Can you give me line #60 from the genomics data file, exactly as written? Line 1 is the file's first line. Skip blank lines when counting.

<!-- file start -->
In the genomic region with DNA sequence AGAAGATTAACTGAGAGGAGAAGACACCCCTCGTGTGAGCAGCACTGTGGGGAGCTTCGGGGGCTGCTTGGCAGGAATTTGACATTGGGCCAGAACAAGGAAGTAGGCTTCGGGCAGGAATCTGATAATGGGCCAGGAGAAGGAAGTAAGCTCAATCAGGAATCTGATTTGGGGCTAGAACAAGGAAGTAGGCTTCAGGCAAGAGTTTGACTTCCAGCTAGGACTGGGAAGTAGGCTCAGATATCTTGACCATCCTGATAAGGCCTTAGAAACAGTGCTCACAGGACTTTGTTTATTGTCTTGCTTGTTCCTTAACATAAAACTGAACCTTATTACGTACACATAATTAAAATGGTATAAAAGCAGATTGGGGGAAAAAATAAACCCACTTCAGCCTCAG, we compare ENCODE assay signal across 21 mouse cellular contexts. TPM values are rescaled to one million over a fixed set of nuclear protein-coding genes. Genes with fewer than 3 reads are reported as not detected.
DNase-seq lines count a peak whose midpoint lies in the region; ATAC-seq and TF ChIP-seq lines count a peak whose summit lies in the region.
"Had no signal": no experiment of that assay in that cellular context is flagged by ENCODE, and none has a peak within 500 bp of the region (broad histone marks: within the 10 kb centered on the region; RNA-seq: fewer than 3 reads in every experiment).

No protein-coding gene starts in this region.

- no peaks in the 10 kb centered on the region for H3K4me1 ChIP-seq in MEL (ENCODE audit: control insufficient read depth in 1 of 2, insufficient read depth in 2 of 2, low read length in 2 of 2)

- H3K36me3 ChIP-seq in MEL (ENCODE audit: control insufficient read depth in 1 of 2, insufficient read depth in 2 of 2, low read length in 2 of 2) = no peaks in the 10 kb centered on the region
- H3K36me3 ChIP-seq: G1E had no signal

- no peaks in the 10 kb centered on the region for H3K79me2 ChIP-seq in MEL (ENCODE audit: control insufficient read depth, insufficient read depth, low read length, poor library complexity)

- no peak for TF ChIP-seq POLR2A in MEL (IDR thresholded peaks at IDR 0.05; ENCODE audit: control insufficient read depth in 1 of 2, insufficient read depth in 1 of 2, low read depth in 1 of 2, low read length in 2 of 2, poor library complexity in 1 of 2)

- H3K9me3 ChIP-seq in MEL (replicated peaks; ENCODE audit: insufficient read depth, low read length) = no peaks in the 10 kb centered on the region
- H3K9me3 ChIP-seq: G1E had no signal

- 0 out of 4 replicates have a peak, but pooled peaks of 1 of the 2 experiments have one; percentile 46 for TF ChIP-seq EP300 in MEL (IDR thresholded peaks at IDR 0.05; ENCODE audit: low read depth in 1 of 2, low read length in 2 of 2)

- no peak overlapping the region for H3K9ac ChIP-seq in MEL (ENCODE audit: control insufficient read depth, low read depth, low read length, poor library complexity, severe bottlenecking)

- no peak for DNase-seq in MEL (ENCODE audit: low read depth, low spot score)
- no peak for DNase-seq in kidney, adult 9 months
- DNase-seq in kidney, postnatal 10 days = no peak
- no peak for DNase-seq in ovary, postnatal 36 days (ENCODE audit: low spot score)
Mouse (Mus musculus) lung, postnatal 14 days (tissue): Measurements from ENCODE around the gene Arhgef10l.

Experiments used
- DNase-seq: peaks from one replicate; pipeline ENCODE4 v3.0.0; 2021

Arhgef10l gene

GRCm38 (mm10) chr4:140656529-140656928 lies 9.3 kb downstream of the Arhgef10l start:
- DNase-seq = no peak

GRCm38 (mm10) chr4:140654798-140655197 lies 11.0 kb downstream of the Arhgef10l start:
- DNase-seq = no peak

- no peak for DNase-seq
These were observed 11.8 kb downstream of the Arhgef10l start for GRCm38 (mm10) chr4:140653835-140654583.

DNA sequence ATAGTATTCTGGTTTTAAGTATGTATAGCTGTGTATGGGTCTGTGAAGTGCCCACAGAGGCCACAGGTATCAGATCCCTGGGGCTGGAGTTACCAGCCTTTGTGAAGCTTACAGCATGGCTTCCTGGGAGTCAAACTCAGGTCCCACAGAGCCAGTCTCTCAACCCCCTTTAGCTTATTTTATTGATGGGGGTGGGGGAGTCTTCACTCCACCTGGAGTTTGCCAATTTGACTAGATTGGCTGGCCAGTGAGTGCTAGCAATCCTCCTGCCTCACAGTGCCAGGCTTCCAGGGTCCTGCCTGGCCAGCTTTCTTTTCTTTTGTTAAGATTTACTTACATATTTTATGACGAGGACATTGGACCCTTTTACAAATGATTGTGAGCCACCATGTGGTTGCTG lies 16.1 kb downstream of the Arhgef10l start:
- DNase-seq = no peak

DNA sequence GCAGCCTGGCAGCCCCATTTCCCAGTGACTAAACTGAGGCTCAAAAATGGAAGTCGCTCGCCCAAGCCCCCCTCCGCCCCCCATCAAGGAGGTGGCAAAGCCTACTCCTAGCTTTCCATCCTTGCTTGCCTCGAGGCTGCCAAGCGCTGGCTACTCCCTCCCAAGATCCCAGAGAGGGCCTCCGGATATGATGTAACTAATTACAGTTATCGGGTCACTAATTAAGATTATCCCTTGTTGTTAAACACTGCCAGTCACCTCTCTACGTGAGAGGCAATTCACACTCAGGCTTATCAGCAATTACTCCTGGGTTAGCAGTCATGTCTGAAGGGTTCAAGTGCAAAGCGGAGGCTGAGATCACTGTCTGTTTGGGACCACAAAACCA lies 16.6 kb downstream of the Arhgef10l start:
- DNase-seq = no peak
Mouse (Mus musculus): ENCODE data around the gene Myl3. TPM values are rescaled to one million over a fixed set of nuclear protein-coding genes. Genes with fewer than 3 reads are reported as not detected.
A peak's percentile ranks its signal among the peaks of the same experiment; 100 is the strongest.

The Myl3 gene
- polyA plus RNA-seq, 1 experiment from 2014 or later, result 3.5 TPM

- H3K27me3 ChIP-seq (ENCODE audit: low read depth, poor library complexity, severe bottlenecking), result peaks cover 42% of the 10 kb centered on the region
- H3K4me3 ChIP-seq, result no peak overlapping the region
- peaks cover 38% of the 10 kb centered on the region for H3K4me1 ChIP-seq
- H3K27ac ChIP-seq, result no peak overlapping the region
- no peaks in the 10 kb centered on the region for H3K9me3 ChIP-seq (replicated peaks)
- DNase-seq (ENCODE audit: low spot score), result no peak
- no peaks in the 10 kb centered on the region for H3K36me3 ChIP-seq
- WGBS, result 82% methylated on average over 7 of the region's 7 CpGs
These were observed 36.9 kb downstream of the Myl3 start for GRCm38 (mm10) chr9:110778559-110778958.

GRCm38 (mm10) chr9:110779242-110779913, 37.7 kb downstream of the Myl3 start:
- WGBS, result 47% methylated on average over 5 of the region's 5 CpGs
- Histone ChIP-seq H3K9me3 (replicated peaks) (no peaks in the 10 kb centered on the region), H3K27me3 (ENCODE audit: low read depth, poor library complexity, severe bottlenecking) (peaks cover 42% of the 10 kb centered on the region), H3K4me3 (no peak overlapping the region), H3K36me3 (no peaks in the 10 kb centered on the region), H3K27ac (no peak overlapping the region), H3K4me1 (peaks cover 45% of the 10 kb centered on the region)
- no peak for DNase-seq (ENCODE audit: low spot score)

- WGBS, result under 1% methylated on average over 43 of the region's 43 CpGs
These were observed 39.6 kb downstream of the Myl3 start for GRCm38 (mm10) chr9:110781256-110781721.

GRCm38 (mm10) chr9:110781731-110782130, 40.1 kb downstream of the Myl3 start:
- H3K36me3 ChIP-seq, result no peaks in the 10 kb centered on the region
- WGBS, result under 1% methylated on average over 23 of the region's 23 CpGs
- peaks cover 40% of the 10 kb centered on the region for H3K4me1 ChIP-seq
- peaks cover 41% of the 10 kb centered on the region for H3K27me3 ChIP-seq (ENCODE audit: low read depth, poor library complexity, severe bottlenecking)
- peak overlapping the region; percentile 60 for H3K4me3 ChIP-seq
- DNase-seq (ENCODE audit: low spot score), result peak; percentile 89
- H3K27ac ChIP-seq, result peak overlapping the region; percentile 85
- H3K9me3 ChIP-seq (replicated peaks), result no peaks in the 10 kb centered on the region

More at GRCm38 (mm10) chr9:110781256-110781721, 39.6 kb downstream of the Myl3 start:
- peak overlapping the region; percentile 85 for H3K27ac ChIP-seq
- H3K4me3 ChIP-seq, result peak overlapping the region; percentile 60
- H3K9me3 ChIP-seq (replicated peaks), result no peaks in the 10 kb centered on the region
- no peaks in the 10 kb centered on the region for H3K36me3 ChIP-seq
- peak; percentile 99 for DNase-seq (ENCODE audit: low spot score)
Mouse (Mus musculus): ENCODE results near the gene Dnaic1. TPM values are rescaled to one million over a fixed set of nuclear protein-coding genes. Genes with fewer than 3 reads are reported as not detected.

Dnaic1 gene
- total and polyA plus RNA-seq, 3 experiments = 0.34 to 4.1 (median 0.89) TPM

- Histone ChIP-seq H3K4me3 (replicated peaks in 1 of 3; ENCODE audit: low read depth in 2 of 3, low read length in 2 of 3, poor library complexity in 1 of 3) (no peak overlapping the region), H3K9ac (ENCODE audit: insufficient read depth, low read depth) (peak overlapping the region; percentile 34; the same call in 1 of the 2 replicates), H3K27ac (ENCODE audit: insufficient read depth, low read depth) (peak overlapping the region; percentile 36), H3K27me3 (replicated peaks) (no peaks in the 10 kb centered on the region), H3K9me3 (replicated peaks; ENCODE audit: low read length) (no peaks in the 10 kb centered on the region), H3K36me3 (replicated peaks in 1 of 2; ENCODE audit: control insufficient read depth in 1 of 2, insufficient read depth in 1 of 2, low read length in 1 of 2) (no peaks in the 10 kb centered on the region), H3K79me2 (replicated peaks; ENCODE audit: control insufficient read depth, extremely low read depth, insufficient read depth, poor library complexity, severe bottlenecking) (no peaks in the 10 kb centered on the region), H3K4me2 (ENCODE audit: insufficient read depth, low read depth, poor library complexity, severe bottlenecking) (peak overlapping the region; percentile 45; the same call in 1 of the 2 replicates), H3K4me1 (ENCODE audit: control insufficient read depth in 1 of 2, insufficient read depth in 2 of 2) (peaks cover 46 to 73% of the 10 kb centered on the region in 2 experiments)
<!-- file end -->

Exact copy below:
More at GRCm38 (mm10) chr9:110781256-110781721, 39.6 kb downstream of the Myl3 start: